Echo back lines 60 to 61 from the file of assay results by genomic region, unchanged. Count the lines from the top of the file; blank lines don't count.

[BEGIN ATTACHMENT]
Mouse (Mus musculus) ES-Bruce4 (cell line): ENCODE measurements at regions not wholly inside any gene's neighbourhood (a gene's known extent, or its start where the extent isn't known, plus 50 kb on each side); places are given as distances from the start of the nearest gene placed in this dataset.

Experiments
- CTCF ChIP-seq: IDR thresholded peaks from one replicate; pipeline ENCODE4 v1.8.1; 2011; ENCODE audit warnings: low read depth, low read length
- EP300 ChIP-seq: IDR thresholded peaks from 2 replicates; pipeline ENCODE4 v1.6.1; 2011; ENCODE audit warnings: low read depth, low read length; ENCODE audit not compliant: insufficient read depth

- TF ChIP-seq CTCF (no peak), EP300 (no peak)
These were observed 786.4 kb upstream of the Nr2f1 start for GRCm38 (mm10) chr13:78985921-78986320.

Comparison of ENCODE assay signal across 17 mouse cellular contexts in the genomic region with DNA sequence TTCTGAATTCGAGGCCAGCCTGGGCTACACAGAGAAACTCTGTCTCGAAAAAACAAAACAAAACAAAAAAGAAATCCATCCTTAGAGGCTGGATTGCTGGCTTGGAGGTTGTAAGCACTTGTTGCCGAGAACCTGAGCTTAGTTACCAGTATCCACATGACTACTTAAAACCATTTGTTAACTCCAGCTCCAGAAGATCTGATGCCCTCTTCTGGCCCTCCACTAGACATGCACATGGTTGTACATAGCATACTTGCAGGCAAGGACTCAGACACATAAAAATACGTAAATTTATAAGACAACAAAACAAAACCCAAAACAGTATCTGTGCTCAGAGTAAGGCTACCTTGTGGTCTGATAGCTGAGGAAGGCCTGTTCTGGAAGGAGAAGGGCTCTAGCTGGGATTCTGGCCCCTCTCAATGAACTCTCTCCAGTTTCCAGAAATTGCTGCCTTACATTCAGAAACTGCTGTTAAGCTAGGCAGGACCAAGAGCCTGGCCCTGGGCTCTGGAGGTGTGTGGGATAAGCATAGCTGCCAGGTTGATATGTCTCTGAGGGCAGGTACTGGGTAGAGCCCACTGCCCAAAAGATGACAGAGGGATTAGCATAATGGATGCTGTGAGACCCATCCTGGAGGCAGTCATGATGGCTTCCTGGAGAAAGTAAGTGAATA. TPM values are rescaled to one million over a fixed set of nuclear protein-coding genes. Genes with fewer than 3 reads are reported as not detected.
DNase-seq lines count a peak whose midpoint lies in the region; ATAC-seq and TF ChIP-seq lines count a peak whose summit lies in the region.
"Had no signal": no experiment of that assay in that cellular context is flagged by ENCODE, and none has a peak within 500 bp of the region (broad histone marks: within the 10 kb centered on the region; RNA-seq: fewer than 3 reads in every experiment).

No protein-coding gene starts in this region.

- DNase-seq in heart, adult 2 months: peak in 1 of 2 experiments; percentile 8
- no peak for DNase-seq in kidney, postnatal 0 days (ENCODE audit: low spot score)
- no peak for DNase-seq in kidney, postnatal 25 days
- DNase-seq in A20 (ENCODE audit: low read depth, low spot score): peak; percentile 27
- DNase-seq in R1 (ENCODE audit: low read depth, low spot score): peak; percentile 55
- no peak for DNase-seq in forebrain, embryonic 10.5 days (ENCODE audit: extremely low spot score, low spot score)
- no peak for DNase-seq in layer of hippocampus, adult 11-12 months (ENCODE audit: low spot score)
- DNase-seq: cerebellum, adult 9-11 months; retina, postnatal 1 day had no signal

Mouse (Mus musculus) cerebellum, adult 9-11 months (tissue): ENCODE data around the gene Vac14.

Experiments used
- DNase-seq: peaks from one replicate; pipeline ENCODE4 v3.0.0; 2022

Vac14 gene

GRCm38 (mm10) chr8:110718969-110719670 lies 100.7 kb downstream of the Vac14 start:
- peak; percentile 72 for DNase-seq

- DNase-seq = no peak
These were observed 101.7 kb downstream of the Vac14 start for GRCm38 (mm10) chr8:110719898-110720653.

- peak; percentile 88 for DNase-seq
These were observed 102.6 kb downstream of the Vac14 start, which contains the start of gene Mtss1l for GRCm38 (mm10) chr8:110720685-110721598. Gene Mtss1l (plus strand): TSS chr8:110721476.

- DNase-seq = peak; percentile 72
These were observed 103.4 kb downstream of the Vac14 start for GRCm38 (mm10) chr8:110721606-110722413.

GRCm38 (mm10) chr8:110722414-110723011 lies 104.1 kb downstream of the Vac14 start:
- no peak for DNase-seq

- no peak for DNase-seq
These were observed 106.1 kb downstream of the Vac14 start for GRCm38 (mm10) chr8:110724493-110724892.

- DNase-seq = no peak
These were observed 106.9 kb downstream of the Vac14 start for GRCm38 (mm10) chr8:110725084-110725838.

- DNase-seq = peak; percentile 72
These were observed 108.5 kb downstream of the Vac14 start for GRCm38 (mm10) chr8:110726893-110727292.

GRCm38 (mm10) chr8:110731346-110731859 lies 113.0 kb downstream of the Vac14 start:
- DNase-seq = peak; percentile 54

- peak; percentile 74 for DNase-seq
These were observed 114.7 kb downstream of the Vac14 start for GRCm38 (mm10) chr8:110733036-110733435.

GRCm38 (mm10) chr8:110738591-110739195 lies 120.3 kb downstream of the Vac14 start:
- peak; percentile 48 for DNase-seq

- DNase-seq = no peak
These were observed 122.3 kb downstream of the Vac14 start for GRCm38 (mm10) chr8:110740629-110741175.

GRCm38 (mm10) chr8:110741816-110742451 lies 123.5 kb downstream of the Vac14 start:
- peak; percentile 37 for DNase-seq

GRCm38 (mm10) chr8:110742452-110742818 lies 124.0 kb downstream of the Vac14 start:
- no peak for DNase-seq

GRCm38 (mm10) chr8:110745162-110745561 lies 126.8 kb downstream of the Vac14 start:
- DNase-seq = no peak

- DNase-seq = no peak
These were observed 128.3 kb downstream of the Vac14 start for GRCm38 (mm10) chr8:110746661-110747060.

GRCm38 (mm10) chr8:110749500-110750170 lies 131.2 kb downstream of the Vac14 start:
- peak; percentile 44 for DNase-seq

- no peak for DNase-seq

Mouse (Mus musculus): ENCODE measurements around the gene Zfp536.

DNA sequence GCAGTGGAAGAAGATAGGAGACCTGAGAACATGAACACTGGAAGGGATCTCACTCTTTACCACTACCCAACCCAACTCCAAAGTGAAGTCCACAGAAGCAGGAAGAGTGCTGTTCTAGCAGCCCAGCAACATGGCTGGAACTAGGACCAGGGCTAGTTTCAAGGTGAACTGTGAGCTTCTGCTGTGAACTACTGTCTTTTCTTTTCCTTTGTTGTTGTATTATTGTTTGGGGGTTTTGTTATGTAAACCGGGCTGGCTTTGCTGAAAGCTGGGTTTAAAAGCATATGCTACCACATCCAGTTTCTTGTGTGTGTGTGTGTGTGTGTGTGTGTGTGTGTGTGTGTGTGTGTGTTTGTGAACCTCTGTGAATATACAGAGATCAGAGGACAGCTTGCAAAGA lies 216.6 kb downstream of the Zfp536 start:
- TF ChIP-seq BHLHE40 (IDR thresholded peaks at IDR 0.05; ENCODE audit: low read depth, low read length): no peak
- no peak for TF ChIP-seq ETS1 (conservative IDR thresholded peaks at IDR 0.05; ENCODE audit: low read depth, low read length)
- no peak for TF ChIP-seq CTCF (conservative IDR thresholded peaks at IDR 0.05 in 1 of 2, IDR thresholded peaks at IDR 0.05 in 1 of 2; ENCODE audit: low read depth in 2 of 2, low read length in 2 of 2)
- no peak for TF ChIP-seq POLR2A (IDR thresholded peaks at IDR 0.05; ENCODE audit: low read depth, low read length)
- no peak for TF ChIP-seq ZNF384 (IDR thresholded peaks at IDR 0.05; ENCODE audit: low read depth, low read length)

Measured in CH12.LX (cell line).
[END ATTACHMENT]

- TF ChIP-seq BHLHE40 (IDR thresholded peaks at IDR 0.05; ENCODE audit: low read depth, low read length): no peak
- no peak for TF ChIP-seq ETS1 (conservative IDR thresholded peaks at IDR 0.05; ENCODE audit: low read depth, low read length)